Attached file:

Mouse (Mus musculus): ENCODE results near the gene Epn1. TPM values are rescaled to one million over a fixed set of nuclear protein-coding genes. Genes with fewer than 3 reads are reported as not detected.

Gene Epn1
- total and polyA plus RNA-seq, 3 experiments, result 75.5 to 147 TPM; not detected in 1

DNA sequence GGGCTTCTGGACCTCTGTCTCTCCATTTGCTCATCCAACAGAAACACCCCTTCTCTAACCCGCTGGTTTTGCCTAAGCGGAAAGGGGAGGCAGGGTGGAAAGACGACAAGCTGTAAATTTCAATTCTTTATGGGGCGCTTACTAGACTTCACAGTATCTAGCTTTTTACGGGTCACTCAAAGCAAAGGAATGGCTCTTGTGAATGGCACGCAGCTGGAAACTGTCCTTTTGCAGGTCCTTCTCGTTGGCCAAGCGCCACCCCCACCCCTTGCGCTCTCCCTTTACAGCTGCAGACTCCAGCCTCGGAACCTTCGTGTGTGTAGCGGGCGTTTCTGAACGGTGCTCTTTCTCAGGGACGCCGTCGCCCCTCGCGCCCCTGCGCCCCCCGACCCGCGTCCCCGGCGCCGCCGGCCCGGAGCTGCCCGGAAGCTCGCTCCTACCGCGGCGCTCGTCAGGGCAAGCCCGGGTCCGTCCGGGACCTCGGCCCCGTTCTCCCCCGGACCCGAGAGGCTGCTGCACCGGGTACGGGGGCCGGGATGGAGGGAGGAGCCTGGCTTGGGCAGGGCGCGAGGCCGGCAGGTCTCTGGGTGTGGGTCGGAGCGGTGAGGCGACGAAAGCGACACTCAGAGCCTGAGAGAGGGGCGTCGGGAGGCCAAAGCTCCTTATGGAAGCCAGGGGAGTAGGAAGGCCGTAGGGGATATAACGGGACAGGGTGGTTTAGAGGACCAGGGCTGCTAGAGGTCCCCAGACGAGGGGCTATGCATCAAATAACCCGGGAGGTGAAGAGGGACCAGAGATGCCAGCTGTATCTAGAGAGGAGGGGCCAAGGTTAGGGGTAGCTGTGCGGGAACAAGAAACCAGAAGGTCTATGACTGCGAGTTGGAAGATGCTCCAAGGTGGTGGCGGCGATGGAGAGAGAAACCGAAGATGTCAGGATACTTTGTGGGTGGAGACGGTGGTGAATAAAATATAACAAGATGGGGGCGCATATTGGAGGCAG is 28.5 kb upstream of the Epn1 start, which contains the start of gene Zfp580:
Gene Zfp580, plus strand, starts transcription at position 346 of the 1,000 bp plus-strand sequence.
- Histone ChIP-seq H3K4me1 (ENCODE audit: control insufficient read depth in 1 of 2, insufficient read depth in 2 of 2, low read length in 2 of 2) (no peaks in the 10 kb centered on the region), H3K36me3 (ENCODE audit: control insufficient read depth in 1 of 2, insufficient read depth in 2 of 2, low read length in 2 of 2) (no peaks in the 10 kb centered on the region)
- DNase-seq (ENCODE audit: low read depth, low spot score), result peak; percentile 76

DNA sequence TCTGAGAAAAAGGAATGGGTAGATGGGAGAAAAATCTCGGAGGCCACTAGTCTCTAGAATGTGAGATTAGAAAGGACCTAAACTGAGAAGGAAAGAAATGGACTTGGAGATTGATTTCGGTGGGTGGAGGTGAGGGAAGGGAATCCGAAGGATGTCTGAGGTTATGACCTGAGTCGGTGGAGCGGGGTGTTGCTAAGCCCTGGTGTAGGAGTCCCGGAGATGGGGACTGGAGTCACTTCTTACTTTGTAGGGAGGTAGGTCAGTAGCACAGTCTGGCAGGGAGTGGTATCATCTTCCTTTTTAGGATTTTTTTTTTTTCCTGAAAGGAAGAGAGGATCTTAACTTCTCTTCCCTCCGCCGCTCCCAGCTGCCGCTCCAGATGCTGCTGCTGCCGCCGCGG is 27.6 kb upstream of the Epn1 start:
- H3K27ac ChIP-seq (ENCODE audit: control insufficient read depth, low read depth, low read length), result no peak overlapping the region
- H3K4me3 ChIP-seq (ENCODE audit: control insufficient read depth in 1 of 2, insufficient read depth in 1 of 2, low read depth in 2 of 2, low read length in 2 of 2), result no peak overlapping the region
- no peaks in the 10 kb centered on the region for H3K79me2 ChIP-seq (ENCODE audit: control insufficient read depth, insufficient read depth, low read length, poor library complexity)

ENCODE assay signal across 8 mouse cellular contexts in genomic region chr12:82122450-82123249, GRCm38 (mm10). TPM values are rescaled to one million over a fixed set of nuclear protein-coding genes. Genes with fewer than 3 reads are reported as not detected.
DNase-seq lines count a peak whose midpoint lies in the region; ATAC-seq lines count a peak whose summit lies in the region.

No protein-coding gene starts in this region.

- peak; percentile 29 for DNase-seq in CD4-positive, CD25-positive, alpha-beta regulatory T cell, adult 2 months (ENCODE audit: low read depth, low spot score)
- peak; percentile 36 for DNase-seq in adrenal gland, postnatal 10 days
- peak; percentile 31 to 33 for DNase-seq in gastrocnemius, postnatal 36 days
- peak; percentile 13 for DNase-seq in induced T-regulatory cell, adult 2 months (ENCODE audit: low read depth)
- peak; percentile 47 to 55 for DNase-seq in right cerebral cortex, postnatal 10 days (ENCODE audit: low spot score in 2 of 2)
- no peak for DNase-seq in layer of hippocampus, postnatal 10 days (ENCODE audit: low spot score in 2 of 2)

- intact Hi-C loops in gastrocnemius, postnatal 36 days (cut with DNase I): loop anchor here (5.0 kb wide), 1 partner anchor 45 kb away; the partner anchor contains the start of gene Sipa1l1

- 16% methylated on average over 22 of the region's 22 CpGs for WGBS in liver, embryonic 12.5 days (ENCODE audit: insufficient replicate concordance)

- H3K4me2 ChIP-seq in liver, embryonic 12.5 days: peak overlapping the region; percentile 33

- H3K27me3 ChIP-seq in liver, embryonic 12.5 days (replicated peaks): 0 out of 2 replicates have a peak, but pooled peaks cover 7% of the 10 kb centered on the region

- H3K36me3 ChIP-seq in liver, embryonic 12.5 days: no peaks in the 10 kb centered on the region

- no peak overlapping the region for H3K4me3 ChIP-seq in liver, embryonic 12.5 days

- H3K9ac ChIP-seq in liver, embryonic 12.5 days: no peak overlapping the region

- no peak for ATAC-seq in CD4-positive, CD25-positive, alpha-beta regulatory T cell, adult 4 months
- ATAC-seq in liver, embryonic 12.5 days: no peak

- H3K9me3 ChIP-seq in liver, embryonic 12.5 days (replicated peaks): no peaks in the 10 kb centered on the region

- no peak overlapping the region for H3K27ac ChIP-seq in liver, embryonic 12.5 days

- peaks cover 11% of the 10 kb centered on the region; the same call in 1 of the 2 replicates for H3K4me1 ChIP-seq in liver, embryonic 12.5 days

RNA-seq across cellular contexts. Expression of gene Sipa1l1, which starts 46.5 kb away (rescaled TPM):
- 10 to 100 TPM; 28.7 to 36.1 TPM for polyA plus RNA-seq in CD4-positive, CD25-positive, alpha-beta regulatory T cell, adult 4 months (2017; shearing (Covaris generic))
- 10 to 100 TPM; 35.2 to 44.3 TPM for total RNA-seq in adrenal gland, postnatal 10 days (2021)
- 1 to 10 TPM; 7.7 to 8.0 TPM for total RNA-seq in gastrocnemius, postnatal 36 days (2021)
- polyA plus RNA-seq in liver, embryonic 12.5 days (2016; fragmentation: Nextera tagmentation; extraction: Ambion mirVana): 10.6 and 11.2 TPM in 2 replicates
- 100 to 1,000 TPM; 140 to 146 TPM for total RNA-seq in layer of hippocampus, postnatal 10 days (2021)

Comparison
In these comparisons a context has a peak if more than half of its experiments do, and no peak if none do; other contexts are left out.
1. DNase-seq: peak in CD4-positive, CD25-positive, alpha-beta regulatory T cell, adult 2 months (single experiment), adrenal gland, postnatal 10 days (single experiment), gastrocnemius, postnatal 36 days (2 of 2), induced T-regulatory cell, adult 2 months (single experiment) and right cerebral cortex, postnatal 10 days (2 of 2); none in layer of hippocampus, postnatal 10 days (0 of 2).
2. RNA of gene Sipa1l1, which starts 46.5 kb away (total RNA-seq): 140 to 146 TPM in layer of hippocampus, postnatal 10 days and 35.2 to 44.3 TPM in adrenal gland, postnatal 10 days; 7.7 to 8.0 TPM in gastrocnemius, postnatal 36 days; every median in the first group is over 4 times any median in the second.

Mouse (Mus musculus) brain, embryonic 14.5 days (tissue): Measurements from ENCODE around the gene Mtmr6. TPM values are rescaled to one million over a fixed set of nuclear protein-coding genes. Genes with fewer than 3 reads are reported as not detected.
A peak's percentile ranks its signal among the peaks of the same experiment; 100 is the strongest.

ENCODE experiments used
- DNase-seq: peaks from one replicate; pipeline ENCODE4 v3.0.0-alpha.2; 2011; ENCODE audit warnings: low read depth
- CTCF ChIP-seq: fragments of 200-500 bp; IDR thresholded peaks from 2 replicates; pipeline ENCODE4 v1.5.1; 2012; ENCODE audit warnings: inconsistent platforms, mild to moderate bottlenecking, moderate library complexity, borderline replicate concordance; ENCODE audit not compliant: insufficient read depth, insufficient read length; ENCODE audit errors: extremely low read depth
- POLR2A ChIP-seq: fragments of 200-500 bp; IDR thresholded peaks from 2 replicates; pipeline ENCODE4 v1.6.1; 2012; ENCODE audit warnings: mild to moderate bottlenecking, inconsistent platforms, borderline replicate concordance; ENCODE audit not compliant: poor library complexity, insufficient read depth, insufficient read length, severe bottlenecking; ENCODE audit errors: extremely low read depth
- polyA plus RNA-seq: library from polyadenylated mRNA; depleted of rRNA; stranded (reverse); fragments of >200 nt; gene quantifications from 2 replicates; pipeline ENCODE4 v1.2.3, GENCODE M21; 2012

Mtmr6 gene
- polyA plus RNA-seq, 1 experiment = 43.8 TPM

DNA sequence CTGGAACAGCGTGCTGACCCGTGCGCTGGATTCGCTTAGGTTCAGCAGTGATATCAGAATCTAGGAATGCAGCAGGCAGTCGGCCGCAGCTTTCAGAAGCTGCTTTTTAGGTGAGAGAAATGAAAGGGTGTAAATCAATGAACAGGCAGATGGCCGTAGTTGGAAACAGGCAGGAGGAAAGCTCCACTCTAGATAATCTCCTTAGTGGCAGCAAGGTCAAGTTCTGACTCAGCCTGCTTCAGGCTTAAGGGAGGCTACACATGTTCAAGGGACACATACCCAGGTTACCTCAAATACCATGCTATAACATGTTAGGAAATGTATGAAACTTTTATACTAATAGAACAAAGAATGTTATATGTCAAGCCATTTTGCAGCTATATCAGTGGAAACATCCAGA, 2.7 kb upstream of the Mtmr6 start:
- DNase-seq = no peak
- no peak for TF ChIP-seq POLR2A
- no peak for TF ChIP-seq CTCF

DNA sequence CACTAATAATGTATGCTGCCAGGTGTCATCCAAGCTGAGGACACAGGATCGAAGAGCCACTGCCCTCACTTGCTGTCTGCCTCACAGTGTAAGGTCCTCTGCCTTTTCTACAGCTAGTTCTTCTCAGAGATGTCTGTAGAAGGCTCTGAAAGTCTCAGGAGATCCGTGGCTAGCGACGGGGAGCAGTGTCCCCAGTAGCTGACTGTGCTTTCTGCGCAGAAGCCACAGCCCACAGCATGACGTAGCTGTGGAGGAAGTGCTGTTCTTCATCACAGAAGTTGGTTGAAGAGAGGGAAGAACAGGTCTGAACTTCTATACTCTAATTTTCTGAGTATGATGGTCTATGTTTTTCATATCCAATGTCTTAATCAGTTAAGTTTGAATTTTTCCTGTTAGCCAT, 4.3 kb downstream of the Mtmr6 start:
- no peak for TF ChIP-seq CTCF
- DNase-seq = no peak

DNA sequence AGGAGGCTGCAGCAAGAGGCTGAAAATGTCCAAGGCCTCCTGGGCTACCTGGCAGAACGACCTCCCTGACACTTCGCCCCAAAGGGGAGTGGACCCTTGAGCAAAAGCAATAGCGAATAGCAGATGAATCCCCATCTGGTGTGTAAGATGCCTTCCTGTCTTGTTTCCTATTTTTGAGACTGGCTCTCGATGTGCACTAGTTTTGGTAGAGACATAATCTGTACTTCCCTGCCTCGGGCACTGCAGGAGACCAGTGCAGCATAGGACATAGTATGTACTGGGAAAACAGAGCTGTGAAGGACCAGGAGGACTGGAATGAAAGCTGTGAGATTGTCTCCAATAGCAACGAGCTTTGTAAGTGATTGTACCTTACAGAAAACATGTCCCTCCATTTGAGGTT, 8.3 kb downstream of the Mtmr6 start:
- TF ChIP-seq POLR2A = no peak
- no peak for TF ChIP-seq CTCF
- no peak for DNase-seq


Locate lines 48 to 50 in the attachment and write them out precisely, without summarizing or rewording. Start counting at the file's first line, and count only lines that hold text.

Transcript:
- POLR2A ChIP-seq: fragments of 200-500 bp; IDR thresholded peaks from 2 replicates; pipeline ENCODE4 v1.6.1; 2012; ENCODE audit warnings: mild to moderate bottlenecking, inconsistent platforms, borderline replicate concordance; ENCODE audit not compliant: poor library complexity, insufficient read depth, insufficient read length, severe bottlenecking; ENCODE audit errors: extremely low read depth
- polyA plus RNA-seq: library from polyadenylated mRNA; depleted of rRNA; stranded (reverse); fragments of >200 nt; gene quantifications from 2 replicates; pipeline ENCODE4 v1.2.3, GENCODE M21; 2012

Mtmr6 gene